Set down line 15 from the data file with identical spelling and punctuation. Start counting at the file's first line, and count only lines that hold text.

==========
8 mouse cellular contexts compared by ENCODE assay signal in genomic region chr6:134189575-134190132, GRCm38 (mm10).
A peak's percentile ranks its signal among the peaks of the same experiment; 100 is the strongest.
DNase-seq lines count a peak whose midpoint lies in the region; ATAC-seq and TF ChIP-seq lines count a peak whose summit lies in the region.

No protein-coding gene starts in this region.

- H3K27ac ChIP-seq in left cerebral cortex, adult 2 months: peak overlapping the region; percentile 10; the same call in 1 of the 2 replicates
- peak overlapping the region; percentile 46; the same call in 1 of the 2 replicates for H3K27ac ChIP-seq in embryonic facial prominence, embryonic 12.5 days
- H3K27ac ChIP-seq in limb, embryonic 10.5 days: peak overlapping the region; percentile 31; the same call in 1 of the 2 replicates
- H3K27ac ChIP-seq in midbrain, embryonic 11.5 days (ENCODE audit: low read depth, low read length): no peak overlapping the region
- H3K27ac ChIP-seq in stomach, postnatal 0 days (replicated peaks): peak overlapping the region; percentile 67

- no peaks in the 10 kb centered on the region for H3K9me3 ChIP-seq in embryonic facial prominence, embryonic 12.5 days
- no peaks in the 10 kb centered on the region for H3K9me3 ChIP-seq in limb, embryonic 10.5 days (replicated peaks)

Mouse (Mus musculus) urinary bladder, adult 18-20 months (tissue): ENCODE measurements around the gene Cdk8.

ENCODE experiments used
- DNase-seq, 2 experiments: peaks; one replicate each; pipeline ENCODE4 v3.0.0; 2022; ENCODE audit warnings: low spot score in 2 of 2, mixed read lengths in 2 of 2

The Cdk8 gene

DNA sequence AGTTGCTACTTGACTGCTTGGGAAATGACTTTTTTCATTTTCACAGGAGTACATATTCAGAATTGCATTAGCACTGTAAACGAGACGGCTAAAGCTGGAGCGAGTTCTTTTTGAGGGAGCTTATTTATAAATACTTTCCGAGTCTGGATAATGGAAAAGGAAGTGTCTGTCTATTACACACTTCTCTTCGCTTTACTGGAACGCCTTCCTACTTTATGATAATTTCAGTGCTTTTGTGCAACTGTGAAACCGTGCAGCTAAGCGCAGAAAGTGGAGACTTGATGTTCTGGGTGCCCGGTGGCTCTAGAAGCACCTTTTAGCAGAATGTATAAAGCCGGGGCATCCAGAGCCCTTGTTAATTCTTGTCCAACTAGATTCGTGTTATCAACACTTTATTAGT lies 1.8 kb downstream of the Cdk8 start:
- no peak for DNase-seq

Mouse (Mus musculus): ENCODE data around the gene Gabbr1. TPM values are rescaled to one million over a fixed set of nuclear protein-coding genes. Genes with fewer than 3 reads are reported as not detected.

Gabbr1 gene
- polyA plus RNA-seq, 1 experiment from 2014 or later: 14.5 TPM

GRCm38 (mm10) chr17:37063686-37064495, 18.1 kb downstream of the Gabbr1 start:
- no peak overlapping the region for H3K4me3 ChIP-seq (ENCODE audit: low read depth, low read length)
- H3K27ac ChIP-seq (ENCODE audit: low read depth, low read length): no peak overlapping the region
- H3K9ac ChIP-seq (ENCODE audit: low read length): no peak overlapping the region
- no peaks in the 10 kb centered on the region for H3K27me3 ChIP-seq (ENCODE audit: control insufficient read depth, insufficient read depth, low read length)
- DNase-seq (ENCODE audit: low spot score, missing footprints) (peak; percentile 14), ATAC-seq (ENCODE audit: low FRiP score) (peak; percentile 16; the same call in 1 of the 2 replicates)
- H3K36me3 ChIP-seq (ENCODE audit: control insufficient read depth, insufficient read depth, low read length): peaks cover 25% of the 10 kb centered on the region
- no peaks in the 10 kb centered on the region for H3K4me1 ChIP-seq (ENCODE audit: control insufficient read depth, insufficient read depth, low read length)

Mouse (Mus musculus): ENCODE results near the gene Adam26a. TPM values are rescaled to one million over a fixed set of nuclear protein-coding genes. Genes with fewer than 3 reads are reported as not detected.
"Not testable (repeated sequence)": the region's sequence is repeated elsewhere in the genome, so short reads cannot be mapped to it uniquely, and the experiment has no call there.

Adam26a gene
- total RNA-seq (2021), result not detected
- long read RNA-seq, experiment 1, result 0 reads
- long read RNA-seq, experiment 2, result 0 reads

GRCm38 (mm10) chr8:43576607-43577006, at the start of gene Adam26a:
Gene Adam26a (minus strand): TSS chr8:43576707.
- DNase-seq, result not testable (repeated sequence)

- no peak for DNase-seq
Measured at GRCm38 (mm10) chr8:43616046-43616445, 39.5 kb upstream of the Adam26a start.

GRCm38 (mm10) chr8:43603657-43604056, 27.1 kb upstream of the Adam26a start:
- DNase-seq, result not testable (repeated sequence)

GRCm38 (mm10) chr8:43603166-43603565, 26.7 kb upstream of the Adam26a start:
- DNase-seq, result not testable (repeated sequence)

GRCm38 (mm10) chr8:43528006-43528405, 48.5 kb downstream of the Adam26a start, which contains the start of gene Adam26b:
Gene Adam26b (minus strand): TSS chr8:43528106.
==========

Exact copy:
The Cdk8 gene